Five things we learned at the Combine

Posted Mar 1, 2016's Dan Salomone highlights five takeaways as the NFL Combine concludes


For top prospects like Ole Miss offensive tackle Laremy Tunsil and Ohio State defensive end Joey Bosa, the NFL Scouting Combine is a chance to confirm what NFL scouts have seen from their college careers. And they did just that. Tunsil showed the athleticism to one day be a franchise tackle while Bosa also cemented his status as an early pick according to draft experts.

For others without the hype, the combine was an opportunity to turn some heads. And plenty of them did that as well. On the offensive side, NFL Media’s Mike Mayock said his biggest risers were Oklahoma wide receiver Sterling Shepard, Notre Dame running back C.J. Prosise, and Indiana offensive tackle Jason Spriggs.

“His movement skills were tremendous,” Mayock said of Spriggs. “His 40 was great. He did a wonderful job in all the football functional drills, and he continues to build on his resume also. I think there are some offensive line coaches who are going to love to plug him in on the left side.”

On the defensive side, players like Clemson safety T.J. Green and Oklahoma State defensive end Emmanuel Ogbah were winners in Indianapolis.

“Ogbah wasn't hailed as one of the top pass rushers in the draft prior to the combine, despite an impressive résumé that featured 24 sacks over the past two seasons,” NFL Media’s Bucky Brooks said. “But his name is flying up boards after a dazzling display in Lucas Oil Stadium that showcased his combination of size, strength, speed and explosiveness on the turf.”


Of the 332 players invited to participate, Georgia running back Keith Marshall was the fastest man in Indianapolis for the week with a 40-yard dash time of 4.31 seconds. However, that meant former East Carolina running back Chris Johnson held onto his combine record of 4.24 seconds, which he set in 2008. Notre Dame wide receiver Will Fuller (4.32) came in second this year while Auburn cornerback Jonathan Jones (4.33) finished third overall.  

With the exception of Fuller, the wide receiver class was one of the slowest in recent memory. Running the 40-yard dash in 4.45 seconds would put you among the top five wide receivers at this year’s combine. In 2015, it wouldn’t have put you in the top 15. In 2014 -- Odell Beckham Jr.’s star-studded class -- it would have been good for an 11th-place tie.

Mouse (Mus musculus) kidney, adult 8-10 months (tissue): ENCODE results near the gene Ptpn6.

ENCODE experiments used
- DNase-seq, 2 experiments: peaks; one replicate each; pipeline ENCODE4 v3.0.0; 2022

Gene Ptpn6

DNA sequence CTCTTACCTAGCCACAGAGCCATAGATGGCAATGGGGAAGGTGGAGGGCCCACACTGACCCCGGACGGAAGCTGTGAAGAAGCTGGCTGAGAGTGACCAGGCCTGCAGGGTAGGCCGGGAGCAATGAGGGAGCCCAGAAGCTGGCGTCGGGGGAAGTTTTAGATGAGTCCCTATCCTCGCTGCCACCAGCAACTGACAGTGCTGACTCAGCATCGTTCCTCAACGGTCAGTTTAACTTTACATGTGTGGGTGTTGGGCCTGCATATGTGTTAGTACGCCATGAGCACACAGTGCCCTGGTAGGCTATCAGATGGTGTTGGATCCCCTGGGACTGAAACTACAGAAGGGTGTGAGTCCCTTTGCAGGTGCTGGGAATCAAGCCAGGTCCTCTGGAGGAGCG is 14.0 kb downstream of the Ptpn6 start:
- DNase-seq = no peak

In terms of the strongest, Arizona State offensive lineman Christian Westerman led the bench press with 34 reps at 225 pounds (former Oregon State defensive lineman Stephen Paea holds the record with 49 reps in 2011). Georgia defensive tackle Chris Mayes and Missouri offensive lineman Connor McGovern tied for second with 33 reps. Like Marshall, Westerman set the bar on the first day of drills and held onto the top mark throughout the week.


Heading into the combine, the consensus among draft experts was that the defensive line was the deepest position this year, especially the interior linemen. After that, cornerbacks made their case over the last week in Indianapolis. Headlined by Florida State’s Jalen Ramsey, who led the way in both vertical (41.5 inches) and broad jumps (11 feet, 3 inches), other players in the group like William Jackson III of Houston turned heads with their on-field workouts.

“Long, rangy cover corners with speed and ball skills are valued commodities on draft day,” Brooks said. “Thus, Jackson could become one of the draft's biggest risers following a spectacular performance that shocked many in the scouting community.”


Unfortunately, two of the best defenders in this year’s class had their college careers come to an end due to injuries. Beginning with his Pac-12 Offensive and Defensive Rookie of the Year awards in 2013, UCLA’s Myles Jack earned a reputation as one of the most dynamic players in college football throughout his career. However, a knee injury three games into last season cut his junior campaign short, and the Washington native declared early for the 2016 NFL Draft.

“I feel like I’m 100 percent,” Jack said. “I’m actually just waiting on the doctor’s clearance. So I should be cleared on March 11, and then my Pro Day is on the 15th and I’ll be good to go.”

Meanwhile, All-American Jaylon Smith of Notre Dame is nearly two months removed from tearing his ACL in the Fiesta Bowl and hopes to play in this upcoming NFL season.

“That’s the goal,” he said. “As soon as possible. I can’t tell when I’ll be back, but I’ll be back 100 percent.”


Jeff Foster, the president of National Football Scouting Inc., which runs the combine, announced plans to create a review committee for the event that has grown by leaps and bounds over the years.

“Like anything, we’re trying to improve,” Foster said of the combine, a nationally-televised production which required the addition of an overflow workroom for the media this year. “So we’re working with both the teams as well as the league office and football operations to develop a combine review committee. And the goal is really to look at all the elements.”

Foster said those elements include more efficient and accurate medical testing, increasing interview times for teams with prospects, and a standard psychological test that all 32 clubs could use. Meanwhile, the committee could review on-field drills as well.

“On the field, we want to make sure that the drills that we’re doing are relevant to today’s game,” Foster said. “It’s nice to have comparative analysis in terms of an evaluation standpoint, but we really need to make sure that the on-the-field drills -- the offensive lineman running 40 yards, the bench press, the three-cone drill -- really making sure that what we’re measuring is relevant to the game today.”